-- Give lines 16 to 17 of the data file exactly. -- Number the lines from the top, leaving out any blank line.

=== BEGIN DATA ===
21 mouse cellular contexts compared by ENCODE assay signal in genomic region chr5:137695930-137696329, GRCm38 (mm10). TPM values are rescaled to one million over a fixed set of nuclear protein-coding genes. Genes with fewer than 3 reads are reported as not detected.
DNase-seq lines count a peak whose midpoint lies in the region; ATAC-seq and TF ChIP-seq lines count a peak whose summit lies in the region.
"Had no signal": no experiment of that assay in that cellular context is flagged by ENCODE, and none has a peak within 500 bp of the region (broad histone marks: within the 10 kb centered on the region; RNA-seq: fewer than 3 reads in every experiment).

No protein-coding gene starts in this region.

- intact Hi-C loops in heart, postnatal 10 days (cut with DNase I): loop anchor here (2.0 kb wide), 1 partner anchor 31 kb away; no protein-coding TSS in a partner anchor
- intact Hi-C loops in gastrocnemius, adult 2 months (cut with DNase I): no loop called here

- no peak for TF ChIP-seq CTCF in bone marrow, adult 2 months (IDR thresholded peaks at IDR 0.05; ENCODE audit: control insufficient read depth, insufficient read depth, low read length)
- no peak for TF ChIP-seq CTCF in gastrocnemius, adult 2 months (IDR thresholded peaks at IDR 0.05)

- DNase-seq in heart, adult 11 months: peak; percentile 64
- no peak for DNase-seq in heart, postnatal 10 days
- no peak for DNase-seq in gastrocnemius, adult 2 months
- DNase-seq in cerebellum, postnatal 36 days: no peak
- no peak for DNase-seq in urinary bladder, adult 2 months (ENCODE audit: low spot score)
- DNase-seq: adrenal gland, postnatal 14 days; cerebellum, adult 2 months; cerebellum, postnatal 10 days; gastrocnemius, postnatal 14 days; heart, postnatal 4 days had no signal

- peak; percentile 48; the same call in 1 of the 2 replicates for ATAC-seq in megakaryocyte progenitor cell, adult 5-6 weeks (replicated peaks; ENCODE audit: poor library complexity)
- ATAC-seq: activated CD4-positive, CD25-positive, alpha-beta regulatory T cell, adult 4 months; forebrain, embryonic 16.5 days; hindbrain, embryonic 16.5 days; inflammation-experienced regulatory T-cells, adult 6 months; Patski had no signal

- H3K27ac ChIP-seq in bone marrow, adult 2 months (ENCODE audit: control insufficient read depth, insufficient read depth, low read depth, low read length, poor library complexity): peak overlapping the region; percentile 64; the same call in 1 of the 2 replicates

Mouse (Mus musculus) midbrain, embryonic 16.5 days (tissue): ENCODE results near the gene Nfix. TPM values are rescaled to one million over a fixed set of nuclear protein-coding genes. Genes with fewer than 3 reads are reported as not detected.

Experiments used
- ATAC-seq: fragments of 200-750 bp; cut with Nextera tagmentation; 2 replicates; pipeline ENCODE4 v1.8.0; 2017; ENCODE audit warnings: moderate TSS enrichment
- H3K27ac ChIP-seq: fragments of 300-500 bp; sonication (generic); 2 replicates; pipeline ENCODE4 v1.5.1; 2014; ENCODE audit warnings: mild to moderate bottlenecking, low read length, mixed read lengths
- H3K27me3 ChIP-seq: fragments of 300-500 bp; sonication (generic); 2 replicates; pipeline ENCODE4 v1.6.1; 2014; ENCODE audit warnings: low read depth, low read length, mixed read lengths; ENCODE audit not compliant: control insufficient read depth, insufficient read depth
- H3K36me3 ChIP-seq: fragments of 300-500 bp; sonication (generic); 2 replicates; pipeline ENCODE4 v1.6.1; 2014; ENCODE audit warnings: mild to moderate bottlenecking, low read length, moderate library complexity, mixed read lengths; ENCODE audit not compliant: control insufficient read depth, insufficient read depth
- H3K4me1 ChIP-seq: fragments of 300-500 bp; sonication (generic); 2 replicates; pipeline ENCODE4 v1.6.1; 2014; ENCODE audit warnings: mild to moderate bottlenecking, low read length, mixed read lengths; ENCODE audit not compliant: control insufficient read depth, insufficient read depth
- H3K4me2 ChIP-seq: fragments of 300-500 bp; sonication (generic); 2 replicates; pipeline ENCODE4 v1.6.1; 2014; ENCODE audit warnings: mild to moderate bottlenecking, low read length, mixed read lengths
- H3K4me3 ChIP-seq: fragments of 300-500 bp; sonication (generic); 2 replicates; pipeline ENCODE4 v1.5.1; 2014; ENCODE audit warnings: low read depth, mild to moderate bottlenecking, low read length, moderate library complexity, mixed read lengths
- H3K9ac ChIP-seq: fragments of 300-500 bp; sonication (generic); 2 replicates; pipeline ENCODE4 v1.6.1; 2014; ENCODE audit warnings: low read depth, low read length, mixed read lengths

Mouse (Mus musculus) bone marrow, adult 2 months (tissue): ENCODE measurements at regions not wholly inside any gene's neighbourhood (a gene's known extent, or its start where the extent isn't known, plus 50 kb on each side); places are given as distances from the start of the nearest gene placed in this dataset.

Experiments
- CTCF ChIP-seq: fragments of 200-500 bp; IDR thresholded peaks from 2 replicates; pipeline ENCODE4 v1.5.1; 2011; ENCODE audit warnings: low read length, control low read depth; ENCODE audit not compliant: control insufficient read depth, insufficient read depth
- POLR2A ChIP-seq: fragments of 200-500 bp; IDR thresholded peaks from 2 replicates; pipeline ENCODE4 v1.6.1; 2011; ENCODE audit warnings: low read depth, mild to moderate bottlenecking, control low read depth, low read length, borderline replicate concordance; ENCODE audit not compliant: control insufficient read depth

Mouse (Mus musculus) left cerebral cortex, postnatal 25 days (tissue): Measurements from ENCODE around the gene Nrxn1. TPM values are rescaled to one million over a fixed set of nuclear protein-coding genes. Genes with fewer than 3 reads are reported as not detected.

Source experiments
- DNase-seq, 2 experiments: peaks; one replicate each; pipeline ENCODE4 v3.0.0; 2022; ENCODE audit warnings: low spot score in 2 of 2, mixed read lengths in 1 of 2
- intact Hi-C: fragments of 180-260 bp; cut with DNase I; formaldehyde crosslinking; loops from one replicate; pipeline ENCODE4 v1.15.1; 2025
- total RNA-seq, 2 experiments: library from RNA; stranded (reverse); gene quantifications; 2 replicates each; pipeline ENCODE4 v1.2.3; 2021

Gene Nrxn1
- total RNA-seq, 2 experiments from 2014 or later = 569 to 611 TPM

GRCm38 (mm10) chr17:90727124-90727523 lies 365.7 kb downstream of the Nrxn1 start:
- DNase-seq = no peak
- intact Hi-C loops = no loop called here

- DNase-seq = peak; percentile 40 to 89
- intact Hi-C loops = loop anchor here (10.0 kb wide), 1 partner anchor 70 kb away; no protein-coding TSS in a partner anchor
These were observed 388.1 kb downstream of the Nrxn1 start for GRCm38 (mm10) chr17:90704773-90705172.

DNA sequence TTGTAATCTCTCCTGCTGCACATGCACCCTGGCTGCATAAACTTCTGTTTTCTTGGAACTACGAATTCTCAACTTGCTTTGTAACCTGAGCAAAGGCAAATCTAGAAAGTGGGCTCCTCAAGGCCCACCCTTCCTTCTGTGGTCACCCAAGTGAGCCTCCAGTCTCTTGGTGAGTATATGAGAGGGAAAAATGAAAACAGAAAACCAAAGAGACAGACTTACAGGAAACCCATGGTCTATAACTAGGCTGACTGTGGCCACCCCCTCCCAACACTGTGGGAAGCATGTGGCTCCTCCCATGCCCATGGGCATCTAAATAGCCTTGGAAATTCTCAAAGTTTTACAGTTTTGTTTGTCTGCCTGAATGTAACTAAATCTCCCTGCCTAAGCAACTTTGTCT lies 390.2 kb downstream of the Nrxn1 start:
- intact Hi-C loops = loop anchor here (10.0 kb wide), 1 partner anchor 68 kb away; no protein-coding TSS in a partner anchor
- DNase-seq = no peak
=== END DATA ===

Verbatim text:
- ATAC-seq: activated CD4-positive, CD25-positive, alpha-beta regulatory T cell, adult 4 months; forebrain, embryonic 16.5 days; hindbrain, embryonic 16.5 days; inflammation-experienced regulatory T-cells, adult 6 months; Patski had no signal

- H3K27ac ChIP-seq in bone marrow, adult 2 months (ENCODE audit: control insufficient read depth, insufficient read depth, low read depth, low read length, poor library complexity): peak overlapping the region; percentile 64; the same call in 1 of the 2 replicates